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Long-term stability of metal-envelope enclosed ionization gauges

Published

Author(s)

James A. Fedchak, Dana R. Defibaugh

Abstract

Ionization vacuum gauges are used as secondary standards by calibration laboratories and as transfer standards in intercomparisons among metrology laboratories. A quantitative measurement of gauge stability with respect to the gauge calibration factor is critical for these applications. We report the long-term calibration stability of hot-filament metal-envelope enclosed ionization gauges based upon the analysis of repeat calibrations of nine gauges over a 15 year period. All of the gauges included in the study were of the same type: Bayard-Alpert type ionization gauges of an all-metal construction with an integral metal-envelope surrounding the hot-filament, grid, and collector. All were calibrated repeatedly at the National Institute of Standards and Technology (NIST) using the NIST high-vacuum standard, but are owned by organizations external to NIST. The gauges were removed from the high-vacuum standard after calibration, shipped back to the gauge-owner, and were returned to NIST at a later date (more than 1 year) for re-calibration. Gauge stability was determined using a pooled standard deviation (weighted root-mean-square average of individual gauge standard deviations) based on all calibration factors measured at NIST and was used to define the relative uncertainty component associated with long-term stability uLTS. We determined uLTS = 1.9 % (k = 1) for gauges operated with 4 mA of emission current, and uLTS = 2.8 % for gauges operated with 0.1 mA emission current.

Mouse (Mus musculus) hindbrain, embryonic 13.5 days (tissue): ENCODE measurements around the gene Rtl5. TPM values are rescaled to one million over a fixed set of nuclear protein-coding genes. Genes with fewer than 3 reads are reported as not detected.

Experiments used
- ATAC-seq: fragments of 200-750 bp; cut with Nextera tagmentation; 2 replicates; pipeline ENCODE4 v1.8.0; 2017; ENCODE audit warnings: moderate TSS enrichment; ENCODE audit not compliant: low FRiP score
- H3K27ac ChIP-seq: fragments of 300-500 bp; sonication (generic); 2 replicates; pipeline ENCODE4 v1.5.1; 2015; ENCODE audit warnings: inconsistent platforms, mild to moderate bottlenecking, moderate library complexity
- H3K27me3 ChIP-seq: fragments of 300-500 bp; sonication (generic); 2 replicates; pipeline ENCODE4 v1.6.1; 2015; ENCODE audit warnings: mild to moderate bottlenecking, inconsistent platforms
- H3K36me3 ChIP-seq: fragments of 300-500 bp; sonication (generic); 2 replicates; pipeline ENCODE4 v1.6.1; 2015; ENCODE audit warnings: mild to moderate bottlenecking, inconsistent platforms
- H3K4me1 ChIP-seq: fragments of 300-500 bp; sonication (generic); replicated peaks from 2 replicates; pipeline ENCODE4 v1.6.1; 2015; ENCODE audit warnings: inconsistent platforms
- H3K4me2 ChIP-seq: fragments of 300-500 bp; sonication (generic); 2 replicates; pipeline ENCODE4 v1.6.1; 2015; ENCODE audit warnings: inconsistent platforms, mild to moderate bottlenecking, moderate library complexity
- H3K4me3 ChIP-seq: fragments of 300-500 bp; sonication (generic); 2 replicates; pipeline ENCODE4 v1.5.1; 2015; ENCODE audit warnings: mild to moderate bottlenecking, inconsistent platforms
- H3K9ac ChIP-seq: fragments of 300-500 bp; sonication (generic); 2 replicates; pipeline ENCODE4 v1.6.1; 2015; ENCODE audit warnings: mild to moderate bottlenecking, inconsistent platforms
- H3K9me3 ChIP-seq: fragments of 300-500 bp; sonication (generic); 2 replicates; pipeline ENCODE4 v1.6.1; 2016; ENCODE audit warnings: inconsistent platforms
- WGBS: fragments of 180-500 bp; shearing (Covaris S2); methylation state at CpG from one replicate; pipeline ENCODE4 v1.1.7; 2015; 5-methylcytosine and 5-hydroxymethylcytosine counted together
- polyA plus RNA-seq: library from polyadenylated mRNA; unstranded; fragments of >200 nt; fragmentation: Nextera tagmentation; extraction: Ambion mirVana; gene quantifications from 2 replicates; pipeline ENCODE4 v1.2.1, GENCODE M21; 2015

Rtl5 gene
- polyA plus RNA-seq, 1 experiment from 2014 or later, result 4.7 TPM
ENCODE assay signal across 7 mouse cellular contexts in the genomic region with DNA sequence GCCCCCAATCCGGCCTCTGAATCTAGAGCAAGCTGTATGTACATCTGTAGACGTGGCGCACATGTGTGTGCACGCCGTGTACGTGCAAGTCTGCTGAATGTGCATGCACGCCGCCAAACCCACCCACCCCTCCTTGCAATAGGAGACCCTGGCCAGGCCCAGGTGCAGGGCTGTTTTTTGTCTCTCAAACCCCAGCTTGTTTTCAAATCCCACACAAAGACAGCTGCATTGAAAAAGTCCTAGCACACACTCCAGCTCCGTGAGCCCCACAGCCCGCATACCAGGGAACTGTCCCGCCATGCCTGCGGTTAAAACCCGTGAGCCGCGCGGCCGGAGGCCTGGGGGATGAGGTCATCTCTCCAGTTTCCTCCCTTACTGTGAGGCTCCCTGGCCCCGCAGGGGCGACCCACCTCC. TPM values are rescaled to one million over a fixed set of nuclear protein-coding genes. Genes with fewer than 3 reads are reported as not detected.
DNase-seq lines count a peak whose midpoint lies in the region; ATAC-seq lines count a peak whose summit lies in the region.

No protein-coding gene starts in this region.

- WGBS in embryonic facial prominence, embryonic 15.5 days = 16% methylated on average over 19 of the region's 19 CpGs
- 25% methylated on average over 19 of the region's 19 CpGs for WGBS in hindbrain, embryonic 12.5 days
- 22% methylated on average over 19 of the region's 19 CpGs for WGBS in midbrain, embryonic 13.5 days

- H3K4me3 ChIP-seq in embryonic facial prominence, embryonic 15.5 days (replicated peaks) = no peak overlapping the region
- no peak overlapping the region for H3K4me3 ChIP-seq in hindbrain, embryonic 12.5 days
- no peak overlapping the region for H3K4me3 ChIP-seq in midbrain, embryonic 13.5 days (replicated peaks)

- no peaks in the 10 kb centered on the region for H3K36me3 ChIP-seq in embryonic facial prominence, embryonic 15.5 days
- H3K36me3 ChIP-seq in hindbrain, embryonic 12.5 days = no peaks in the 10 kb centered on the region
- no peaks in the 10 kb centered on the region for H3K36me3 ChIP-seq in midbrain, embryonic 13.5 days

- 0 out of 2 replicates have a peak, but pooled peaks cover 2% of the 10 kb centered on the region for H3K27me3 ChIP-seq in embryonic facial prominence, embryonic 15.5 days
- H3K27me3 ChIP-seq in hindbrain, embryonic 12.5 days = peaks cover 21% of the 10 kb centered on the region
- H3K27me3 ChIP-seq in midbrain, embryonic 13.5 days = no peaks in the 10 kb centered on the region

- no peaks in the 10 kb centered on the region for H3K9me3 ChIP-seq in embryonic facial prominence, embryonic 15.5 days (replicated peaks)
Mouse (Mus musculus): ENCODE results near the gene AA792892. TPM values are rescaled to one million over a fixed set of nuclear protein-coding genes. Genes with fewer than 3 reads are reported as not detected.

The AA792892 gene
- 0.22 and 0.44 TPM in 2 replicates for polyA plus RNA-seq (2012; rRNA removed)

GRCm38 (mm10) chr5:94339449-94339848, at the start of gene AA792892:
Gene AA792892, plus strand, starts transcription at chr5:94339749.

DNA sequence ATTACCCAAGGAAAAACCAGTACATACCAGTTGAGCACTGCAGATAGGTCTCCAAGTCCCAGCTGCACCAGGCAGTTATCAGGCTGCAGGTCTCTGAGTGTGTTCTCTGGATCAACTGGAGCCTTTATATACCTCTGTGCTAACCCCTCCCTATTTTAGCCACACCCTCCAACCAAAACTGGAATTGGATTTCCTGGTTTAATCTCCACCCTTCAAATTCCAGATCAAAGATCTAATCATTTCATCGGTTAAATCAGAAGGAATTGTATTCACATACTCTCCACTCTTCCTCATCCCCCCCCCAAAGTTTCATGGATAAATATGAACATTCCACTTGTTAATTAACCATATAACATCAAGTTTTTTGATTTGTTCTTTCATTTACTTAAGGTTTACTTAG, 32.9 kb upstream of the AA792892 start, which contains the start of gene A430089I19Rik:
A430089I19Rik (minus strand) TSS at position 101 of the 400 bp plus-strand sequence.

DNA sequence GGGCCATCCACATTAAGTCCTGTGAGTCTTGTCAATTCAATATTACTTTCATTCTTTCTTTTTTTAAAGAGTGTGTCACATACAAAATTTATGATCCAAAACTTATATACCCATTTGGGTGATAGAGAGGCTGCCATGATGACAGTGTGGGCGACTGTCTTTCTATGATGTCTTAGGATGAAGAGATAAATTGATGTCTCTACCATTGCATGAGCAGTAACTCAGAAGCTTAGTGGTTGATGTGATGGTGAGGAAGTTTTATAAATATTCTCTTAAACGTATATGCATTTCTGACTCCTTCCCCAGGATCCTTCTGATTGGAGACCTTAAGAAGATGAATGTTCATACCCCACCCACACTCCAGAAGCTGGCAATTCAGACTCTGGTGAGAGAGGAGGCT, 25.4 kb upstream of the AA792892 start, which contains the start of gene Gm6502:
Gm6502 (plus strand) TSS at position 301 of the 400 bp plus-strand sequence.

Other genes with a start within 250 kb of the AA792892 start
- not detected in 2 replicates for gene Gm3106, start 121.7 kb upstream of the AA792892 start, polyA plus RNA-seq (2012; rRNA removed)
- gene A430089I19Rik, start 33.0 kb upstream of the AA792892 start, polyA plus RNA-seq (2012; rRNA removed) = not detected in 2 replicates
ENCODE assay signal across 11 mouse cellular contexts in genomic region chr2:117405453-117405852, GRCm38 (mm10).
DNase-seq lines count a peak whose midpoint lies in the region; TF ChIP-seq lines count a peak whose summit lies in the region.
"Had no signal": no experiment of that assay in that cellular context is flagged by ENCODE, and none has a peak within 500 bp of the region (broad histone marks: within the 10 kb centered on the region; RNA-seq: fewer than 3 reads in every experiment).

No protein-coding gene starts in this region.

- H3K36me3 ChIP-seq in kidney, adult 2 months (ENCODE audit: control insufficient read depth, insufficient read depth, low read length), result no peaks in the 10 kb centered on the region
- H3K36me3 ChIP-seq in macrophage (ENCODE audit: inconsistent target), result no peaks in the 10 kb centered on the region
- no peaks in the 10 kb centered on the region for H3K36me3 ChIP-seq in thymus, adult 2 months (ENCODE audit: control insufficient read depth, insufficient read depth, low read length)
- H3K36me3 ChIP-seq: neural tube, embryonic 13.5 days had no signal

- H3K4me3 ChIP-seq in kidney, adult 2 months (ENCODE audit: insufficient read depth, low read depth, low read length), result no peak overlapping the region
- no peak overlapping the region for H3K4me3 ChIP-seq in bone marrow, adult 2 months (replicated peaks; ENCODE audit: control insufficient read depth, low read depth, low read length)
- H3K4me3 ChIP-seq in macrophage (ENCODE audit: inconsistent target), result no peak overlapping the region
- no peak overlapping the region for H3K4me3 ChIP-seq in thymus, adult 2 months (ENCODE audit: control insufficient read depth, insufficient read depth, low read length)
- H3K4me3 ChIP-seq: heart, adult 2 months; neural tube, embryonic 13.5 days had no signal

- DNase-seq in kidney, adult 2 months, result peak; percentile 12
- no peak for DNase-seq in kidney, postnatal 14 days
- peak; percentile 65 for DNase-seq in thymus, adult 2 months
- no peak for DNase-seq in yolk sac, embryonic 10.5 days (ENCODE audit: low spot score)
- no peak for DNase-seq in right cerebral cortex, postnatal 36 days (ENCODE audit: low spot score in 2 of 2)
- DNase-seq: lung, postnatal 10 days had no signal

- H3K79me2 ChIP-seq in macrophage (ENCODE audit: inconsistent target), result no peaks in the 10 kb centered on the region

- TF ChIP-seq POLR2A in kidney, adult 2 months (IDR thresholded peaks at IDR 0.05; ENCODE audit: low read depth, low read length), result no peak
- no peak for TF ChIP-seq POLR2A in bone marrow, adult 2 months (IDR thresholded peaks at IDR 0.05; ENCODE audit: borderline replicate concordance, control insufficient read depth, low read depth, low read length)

Citation
Journal of Vacuum Science and Technology A
Volume
45
Issue
10

Keywords

ionization gauge, calibration, stability, vacuum measurement, ion-gauge pumping speed

Citation

Fedchak, J. and Defibaugh, D. (2012), Long-term stability of metal-envelope enclosed ionization gauges, Journal of Vacuum Science and Technology A, [online], https://doi.org/10.1116/1.4750482 (Accessed April 20, 2024)
Created December 1, 2012, Updated July 24, 2019